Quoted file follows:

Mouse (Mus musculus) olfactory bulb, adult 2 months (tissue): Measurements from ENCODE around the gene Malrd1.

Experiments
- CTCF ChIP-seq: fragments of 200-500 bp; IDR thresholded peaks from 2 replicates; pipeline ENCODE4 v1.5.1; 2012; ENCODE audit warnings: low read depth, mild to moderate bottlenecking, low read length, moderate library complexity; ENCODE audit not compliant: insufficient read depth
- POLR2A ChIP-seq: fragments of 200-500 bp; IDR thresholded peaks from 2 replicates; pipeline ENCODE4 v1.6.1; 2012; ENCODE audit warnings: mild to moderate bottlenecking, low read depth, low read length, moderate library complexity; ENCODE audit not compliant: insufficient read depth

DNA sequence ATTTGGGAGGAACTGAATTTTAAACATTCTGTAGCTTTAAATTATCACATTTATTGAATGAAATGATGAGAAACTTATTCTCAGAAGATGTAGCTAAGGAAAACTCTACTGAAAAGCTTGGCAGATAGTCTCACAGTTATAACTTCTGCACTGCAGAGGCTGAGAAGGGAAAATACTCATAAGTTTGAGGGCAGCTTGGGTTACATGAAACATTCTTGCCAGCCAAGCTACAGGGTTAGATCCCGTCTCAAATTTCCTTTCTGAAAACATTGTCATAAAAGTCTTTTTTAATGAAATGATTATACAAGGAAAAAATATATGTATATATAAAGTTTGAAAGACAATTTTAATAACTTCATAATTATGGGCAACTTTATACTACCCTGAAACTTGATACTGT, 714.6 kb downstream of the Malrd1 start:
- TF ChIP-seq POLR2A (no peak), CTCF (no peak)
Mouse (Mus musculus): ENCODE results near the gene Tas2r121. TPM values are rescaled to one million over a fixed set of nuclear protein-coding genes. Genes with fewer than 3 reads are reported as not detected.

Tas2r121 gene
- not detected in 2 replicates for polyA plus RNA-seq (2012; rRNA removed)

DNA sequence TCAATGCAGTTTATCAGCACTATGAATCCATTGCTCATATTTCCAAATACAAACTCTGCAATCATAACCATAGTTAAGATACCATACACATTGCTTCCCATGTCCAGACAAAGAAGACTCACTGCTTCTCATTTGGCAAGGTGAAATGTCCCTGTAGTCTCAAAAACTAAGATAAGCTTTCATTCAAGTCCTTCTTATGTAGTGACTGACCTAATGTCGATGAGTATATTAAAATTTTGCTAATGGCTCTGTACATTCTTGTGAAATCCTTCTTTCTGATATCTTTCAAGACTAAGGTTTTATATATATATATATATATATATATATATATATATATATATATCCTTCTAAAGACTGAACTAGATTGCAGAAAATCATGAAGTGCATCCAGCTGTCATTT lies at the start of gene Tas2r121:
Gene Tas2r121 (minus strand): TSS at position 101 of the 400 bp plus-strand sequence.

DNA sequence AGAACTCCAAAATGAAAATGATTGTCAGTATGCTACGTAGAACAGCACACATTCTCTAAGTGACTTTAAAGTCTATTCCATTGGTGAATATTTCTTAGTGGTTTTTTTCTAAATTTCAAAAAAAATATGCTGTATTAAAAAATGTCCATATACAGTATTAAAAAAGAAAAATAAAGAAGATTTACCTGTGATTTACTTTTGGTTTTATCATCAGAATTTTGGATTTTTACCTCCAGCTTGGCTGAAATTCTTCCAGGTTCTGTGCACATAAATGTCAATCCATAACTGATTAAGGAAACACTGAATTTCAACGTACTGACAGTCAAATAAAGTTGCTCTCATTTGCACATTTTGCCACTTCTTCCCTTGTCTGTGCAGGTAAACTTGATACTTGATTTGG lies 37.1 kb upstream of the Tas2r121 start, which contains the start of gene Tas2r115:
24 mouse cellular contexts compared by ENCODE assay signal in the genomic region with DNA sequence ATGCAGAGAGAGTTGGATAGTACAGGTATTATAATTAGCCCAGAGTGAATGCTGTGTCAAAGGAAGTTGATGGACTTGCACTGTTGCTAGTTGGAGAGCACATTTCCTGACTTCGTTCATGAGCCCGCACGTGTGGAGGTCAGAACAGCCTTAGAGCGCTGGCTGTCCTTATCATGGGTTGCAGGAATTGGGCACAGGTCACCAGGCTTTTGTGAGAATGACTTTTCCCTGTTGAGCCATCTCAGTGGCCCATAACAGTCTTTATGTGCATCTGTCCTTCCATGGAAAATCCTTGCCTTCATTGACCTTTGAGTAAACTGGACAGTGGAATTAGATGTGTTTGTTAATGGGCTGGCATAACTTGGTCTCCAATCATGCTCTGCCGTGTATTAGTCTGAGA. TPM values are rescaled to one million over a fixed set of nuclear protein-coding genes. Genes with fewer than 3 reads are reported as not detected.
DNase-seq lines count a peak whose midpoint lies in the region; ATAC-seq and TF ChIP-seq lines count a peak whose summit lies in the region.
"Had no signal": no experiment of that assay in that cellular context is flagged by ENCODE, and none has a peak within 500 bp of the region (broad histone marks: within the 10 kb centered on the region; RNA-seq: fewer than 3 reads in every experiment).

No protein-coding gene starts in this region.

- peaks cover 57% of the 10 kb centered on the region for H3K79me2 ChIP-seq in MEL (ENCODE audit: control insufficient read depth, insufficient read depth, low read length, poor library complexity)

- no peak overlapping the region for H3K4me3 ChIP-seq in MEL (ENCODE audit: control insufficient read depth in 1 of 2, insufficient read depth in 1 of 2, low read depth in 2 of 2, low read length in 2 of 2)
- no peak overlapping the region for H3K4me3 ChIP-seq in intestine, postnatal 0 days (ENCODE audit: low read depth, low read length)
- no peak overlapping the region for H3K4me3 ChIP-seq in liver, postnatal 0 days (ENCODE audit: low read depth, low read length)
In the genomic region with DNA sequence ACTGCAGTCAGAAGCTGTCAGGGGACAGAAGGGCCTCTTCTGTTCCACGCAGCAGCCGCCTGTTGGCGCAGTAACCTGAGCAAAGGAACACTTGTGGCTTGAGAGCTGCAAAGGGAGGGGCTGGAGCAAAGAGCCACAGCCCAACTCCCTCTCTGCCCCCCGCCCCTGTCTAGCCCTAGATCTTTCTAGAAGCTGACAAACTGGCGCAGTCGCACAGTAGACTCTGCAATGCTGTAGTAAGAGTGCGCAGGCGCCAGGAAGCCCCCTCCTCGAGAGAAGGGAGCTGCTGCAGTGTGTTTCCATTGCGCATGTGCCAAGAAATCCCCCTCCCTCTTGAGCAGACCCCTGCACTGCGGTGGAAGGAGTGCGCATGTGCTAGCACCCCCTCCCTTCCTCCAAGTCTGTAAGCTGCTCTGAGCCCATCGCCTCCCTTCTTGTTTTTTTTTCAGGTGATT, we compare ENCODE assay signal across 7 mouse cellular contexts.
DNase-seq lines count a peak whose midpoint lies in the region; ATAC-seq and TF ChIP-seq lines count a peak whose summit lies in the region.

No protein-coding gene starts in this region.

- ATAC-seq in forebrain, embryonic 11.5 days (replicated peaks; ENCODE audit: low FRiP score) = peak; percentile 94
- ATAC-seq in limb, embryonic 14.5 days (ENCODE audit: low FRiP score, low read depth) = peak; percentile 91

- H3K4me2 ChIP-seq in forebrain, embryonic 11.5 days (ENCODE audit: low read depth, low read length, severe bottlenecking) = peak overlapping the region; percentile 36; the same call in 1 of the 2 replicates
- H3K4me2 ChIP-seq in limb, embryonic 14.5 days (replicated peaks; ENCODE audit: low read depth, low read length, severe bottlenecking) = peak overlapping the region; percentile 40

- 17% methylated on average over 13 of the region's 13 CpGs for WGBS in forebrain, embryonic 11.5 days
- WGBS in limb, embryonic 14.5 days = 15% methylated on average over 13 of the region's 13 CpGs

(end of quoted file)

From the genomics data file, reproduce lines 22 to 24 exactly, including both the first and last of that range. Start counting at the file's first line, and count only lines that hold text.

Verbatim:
DNase-seq lines count a peak whose midpoint lies in the region; ATAC-seq and TF ChIP-seq lines count a peak whose summit lies in the region.

No protein-coding gene starts in this region.

- ATAC-seq in forebrain, embryonic 11.5 days (replicated peaks; ENCODE audit: low FRiP score) = peak; percentile 94